By Leah Humenuck, NHHC UAB Archaeology and Conservation Laboratory Volunteer
When the Naval History and Heritage Command’s Underwater Archaeology and Conservation Laboratory received over 1,000 artifacts from the Revolutionary War shipwreck assemblage of Royal Savage last summer, conservators recognized that a number of these artifacts were personal effects of the sailors and officers who sailed aboard the schooner. Originally constructed for the British Royal Navy, Royal Savage was sunk by American forces in 1775 during the siege of St. Johns, Quebec. Shortly thereafter in the fall of 1775, the vessel was raised and repaired by American forces, and reinstated as part of the Continental Army in the Lake Champlain squadron. She then served as the temporary flagship of General Benedict Arnold during his command of the squadron. On October 11, 1776, Royal Savage ran aground during the Battle of Valcour Island and she was burned to the waterline by the British.
Royal Savage changed hands and served different purposes during her career, which is evident in the artifacts from the wreck. Of these items, some of the smallest and most easily overlooked can give historians a deeper insight her career. This includes the 57 buttons that are part of Royal Savage’s artifact collection. Typically buttons are not the most interesting topic or even a topic brought up when discussing military history. I certainly never expected to delve so deeply into them, before starting my internship at NHHC.
Buttons have had many uses besides fastening clothes. They are considered one of the oldest forms of personal effects, used for both practical and decorative purposes. During the late 18th century, the military button became an insignia for rank and regiment, but was also used as a symbol for unity and patriotism. Because Royal Savage changed hands multiple times, there were many buttons belonging to both British and Americans troops left in the wreck.
Before 1768, British military buttons typically held the commanding colonel’s name, arms, or another symbol of his identity. However, King George called for the standardization of uniforms in the Warrant of 1768, which included new specifications for uniform buttons. A regimental symbol or the regiment’s number was put in place of the colonel’s symbol. The first example of a Royal Savage button below is a fine example of the standardization of both size and decoration King George required for his army.
While the British buttons were more refined in shape and design, many Colonial army buttons are crudely made. The Colonial army buttons had thicker parts and simple decorations. However, they are no less interesting. Because few buttons were created for the Colonial army, when one is identified it holds a wealth of knowledge. Buttons such as the following may assist historians in confirming troop movements or uniform creation.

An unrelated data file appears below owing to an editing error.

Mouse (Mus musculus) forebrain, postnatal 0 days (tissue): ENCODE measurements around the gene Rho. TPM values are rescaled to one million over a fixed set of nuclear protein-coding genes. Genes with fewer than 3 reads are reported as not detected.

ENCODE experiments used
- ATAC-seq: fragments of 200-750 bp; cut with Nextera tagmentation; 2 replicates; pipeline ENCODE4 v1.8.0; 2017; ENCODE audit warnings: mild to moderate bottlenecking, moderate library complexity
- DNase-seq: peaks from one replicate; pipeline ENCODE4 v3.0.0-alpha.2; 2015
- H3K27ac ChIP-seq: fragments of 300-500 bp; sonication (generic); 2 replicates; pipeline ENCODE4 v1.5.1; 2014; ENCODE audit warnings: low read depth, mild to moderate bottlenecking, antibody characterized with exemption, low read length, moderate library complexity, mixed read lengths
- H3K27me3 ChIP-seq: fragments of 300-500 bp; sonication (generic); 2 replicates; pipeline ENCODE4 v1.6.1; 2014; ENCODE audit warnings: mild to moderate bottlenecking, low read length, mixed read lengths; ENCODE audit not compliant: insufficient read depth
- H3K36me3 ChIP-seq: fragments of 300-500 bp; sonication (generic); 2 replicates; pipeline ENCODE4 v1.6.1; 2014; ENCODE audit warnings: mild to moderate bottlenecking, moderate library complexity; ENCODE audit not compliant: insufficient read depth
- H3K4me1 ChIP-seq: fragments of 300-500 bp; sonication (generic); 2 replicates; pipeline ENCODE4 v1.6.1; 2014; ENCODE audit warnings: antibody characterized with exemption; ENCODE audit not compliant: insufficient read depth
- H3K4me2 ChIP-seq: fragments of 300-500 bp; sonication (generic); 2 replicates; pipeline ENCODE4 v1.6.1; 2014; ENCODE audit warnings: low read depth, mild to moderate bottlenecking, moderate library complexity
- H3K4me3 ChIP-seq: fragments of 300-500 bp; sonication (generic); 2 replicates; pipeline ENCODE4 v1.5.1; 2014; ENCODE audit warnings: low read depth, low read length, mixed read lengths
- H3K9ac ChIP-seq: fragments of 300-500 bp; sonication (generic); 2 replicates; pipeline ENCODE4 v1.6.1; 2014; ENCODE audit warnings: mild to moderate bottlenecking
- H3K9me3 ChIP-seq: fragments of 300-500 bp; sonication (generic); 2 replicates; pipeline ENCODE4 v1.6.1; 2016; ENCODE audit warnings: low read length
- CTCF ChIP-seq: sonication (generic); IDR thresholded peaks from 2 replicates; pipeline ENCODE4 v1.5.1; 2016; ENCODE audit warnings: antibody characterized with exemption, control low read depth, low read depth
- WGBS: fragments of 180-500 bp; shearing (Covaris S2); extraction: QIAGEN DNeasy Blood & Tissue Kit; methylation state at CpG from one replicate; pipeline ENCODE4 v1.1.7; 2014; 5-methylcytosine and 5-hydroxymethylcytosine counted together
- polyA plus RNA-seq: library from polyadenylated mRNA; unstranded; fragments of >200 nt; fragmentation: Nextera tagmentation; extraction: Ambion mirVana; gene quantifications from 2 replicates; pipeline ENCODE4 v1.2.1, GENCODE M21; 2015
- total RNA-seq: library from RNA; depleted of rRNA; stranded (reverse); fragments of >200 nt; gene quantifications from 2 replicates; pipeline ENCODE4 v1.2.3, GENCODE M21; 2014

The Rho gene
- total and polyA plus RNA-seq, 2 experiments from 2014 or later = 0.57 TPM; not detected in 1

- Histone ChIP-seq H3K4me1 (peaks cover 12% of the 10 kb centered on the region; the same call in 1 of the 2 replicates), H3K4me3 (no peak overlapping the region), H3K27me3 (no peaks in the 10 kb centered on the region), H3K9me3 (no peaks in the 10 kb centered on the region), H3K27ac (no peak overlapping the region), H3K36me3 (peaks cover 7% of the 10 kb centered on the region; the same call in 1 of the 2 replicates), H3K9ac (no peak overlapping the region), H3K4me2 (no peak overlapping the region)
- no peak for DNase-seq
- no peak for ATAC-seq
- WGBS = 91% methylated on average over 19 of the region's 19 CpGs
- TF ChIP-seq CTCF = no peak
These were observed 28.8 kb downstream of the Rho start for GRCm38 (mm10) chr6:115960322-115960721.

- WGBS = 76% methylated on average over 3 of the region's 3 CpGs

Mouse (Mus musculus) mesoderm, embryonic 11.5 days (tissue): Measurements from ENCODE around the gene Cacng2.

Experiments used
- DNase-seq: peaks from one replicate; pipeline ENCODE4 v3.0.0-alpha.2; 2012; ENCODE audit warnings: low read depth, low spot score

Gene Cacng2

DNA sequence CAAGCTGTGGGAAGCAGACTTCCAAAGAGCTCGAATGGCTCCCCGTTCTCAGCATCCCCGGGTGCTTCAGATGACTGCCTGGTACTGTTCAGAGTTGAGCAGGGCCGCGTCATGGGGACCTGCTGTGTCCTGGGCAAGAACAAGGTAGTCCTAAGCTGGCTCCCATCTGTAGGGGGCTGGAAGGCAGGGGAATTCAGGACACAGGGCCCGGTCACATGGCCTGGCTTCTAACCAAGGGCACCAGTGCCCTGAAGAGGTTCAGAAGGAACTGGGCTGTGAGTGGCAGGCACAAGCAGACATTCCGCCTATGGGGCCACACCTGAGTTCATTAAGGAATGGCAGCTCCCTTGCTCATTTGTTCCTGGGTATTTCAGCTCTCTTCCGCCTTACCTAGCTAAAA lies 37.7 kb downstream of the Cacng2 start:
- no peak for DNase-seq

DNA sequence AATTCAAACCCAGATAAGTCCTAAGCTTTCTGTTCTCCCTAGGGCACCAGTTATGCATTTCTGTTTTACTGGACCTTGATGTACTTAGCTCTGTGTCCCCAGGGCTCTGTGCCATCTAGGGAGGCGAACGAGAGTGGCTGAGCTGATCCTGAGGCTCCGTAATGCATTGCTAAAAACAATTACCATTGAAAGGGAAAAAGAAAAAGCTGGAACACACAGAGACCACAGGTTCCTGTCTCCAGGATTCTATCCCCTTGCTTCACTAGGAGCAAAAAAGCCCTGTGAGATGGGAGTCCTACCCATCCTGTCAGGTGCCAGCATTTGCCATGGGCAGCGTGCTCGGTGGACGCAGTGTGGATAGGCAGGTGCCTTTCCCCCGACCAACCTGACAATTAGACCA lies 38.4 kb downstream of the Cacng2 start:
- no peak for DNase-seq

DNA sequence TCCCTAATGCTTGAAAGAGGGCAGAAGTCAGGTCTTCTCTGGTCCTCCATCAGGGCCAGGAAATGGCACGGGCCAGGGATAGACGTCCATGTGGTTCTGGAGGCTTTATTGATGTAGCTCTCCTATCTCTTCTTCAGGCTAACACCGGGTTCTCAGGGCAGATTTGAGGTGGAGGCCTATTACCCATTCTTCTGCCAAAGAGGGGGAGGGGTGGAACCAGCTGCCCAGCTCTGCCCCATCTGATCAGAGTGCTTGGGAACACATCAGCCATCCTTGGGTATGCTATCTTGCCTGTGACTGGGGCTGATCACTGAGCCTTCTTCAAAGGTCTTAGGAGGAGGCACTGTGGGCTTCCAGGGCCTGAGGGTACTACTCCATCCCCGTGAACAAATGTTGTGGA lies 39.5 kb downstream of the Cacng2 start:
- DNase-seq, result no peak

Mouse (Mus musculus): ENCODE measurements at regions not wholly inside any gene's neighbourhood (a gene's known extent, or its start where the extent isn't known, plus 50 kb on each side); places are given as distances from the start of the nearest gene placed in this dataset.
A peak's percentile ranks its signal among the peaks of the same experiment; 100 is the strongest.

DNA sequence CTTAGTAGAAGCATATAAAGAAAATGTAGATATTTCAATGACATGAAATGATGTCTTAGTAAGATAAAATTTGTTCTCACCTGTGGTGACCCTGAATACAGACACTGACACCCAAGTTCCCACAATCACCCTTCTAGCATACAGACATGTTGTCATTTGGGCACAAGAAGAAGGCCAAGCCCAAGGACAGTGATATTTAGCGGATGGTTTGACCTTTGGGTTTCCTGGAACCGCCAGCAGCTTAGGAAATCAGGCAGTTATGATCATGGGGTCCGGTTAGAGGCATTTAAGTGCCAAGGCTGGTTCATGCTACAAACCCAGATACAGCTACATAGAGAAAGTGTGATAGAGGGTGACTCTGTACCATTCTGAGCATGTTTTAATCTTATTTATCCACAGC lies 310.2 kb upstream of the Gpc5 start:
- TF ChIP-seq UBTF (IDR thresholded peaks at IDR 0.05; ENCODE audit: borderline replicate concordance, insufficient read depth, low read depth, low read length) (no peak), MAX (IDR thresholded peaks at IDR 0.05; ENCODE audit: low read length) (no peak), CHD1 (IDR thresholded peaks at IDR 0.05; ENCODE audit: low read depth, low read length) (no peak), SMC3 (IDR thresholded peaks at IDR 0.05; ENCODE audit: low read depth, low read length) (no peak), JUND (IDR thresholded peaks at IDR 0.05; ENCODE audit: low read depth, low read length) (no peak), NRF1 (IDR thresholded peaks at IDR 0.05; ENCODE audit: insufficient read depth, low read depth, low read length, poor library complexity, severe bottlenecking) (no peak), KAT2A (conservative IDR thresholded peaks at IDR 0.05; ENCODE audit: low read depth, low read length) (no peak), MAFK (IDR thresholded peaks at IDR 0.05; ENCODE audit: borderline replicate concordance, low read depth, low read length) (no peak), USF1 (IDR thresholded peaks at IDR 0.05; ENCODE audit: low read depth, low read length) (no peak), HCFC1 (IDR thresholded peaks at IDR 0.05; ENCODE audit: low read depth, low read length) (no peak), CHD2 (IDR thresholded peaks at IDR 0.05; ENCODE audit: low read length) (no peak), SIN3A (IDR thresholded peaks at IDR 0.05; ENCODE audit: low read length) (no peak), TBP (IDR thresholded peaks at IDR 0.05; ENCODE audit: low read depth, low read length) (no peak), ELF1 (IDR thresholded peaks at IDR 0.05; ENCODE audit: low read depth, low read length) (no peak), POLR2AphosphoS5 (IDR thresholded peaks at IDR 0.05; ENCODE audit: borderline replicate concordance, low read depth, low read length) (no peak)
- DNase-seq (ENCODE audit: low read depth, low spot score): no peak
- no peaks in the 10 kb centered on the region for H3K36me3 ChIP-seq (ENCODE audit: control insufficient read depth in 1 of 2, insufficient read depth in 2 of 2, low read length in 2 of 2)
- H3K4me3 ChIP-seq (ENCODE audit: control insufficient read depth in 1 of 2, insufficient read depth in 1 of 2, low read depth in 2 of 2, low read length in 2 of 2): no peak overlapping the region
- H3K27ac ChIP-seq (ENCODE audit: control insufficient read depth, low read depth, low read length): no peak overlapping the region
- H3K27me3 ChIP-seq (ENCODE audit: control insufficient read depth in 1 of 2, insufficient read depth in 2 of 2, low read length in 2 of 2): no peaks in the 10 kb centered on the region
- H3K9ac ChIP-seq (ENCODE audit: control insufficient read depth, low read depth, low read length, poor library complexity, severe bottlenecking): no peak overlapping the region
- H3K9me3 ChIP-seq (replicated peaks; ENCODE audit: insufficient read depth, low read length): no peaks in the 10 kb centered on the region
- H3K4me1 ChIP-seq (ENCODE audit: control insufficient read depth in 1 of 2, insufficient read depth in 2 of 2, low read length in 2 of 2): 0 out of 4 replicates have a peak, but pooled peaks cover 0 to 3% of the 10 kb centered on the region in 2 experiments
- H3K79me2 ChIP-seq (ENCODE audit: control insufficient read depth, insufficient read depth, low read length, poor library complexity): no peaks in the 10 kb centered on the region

The button shown above, RS-0427A, possibly belonged to a soldier in the British 23rd Regiment of Foot, the Royal Welsh Fuzileers. The piecrust border along the rim and large numbers are considered the first pattern for the 23rd Regiment of Foot. The Royal Welsh Fuzileers were stationed in Canada and served in many conflicts during the American Revolution in the northern states.
Unlike the previous example, this button shown above, RS-0184, was made and used by the British military right before the Revolutionary War, although they likely weren’t used during the war. In 1775, the Continental Army captured a British ship filled with uniforms of the 40th Regiment of Foot, redistributed the buttons to the northern armies and re-dyed the uniforms brown. After the British shipment was intercepted, the British military stopped producing this design for the 40th Regiment of Foot. Finding the little known history behind buttons like this, gave me a new appreciation for these tiny personal effects.
The button shown above, RS-0427D, is attributed to the 10th Regiment of the Massachusetts Grand Army of 1775. The Massachusetts Grand Army originally commissioned buttons from two button makers out of Massachusetts. However, it is unknown for how long these button makers were contracted by the Massachusetts Grand Army, due to limited funds.
Before working with these buttons, I did not realize something so small could reveal such a unique part of history. The struggle of the Colonial army to feel like a proper military through uniform details, the exercise of the British monarchy to form a more standard approach to their uniforms, and other similar stories have fueled my interest throughout this research. Buttons, particularly military buttons, have now become a passion of mine as I seek more information to reveal their identities.